You don't agree that the evidence is clear because you're viewing and trying to logically process the information through your prism of experience. You don't have to agree with or believe anything that anyone tells you. In fact, oftentimes with something like this, you shouldn't. What you should do, however, is try and better yet, test, the advice that's been given and compare it to any other method with which you're familiar. The fact is, the results aren't likely to be exactly the same and you'll come to realize that one method is clearly better than the other.

Originally Posted By: Bernhard
1. The human brain learns by “chunks”, and then by joining these chunks into larger chunks. Anything that can be learned by repetition will be learned after seven repetitions. If after seven repetitions you have not learned the “chunk”, it means that the chunk was too large for the brain to handle. You must break it down into smaller chunks.

Let us say that you want to learn a poem with 200 verses. If you read the full 200 verses seven times, chances are that after seven times you will not have learned it. Most people who are not aware of what I am about to say, will just keep repeating the whole poem in the hope that by increasing the number of repeats they will eventually master it. Let us say that it takes 30 minutes to repeat aloud 200 verses. Repeating the poem seven times will take 3.5 hours, and at the end of it you will not have learned it. So you repeat another seven times. You still will not have learned it. So you do another seven times with the same dismal and pathetic result. Now you have been reading this poem for 10.5 hours. Do that for a whole month. I bet that at the end of the month, practicing 10.5 hours a day (21 repetitions) you still will not have learnt the poem. This is partly because you cannot fit enough repetitions in a day (the poem is simply too large), but also because if you have not learned after seven repetitions increasing the number of repetitions will not make any difference.

So what should you do? You must decrease the size of the chunk of information that you are trying to learn. How much should you decrease it? Well, start by cutting the poem in half: 100 verses. Now this takes only 15 minutes to read through. After seven repeats, did you learn it? If you did, this is the chunk size you can cope with. If not, the chunk size is still too large. So cut it in half again: 50 verses, which you can now read in 7.5 minutes. Now let us say that by cutting it in half and trying to learn the chunk in seven repetitions you finally got to 1 verse. That can be read in 9 seconds. This is the exploratory stage of your practice: when you find out what is the larges chunk you can learn by repeating it seven times. With experience you will get this size fairly immediately. But in the beginning expect to spend sometime learning about yourself and your learning capacity.

So you figured out that one verse is (for you) learnable after seven repeats. After seven repetitions you just know it. So it is going to take you (9x7) = 63 seconds to master one line of the poem. To master the 200 verses will take you exactly 3. 5 hours, the same amount of time it took you to read through the whole poem 7 times without making any progress whatsoever. The conclusion is obvious: Breaking your learning tasks into chunks that can be learned after seven repeats will save an amazing amount of time, as compared to the alternative of reading the whole thing seven times.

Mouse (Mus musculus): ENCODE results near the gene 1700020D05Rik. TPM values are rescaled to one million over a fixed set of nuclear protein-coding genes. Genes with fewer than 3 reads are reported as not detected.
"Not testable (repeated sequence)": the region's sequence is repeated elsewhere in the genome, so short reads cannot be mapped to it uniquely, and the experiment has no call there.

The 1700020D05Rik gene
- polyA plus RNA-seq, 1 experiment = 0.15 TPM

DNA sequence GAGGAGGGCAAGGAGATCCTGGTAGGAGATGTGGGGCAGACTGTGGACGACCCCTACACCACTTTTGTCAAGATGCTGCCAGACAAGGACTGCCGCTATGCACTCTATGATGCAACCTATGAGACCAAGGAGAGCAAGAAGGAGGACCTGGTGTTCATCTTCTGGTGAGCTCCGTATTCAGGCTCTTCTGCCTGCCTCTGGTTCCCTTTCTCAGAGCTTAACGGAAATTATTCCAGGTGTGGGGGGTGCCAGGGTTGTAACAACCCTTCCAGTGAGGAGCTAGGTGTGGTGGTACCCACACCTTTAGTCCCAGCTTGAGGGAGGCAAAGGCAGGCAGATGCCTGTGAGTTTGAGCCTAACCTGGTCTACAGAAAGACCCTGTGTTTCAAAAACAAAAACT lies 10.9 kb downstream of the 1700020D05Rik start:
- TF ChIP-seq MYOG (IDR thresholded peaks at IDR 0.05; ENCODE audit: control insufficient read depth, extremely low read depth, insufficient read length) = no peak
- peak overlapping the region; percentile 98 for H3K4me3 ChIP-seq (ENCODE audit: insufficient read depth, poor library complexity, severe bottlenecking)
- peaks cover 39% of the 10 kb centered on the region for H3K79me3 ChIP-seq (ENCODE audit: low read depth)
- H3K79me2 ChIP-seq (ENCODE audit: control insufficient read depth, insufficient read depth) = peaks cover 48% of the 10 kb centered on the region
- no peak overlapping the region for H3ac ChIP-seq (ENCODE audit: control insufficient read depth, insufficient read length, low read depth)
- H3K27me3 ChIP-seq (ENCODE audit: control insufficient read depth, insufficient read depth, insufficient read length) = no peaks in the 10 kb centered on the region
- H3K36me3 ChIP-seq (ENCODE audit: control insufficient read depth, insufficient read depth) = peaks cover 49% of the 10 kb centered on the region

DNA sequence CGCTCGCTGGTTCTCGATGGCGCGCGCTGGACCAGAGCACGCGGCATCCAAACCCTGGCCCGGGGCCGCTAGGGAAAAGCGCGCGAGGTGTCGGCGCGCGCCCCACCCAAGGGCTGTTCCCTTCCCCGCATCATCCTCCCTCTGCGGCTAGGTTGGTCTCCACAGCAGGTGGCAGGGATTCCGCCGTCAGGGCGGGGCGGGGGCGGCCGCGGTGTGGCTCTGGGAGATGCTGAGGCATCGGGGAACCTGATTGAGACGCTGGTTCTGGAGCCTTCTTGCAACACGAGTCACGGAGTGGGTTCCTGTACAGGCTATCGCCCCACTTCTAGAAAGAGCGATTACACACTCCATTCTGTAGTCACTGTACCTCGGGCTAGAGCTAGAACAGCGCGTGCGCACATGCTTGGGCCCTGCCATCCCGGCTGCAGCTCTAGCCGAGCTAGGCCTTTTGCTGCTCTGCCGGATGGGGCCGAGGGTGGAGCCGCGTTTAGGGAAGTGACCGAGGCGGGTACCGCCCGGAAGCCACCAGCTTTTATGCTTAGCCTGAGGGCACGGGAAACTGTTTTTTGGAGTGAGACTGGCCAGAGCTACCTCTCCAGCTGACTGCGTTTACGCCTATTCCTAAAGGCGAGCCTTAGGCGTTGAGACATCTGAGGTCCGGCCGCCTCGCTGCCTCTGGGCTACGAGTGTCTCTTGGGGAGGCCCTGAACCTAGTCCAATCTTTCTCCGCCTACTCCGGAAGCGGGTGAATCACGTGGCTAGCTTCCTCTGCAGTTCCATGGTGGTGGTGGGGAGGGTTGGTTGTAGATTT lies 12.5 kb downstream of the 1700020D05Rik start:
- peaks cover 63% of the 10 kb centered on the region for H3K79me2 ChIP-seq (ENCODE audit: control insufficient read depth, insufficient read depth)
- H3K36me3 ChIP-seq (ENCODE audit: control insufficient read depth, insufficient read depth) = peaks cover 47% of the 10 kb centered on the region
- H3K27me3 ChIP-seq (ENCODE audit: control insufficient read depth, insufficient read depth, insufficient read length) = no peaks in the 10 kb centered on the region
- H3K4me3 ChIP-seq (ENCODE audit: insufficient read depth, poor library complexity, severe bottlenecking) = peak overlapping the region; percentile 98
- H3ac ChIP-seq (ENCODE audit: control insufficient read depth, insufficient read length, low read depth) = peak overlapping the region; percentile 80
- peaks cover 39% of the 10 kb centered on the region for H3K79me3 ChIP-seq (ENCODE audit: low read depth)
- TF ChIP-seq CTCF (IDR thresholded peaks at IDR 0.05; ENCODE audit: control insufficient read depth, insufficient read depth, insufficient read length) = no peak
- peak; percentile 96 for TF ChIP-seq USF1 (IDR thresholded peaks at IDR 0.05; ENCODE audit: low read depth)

2. The second principle is: You learn nothing until it is processed by the unconscious. Dreaming is one of the symptoms of this, so you need at least one night sleep in between learning sessions before you actually learn what you have been practicing. Usually you need several nights sleep depending on the complexity of your task. This is the 20-minute principle.

Going back to the 200-line poem. It took you 63 seconds to repeat and learn the first line. That’s it! You do not need to do any more work on this line today. You can do, if you want, but it will not make any difference whatsoever.

If you do your seven repeats (63 seconds), stop and go to bed, next day when you wake up you will find that you pretty much forgot the line. So you must start again, and repeat the line seven times (63 seconds again). But you will discover that although you felt as ignorant as in the first day, this time it took you only 5 repeats to get to the stage you were in yesterday after 7 repeats. So you re-learnt the line in 45 seconds, instead of the 63 seconds. Never mind that, do your seven repeats again (even though you have mastered it by the fifth). On the third day, you wake up and to your dismay you realize you cannot remember a thing. However, this time by the second repeat it is all back in your mind. This time it took you only 18 seconds to get to the stage that in the first day took you 63 seconds and in the second day 45 seconds. Again, even though you mastered the line by the second repeat, you do the full seven repetitions. On the fourth day, chances are that you will not need to do any repeat. You simply know the line. I have never met anyone who needed more than seven days to get to this stage. Usually by the third/fourth day they have learned their chunk of information (provided that the size of the chunk could be learned after seven repeats).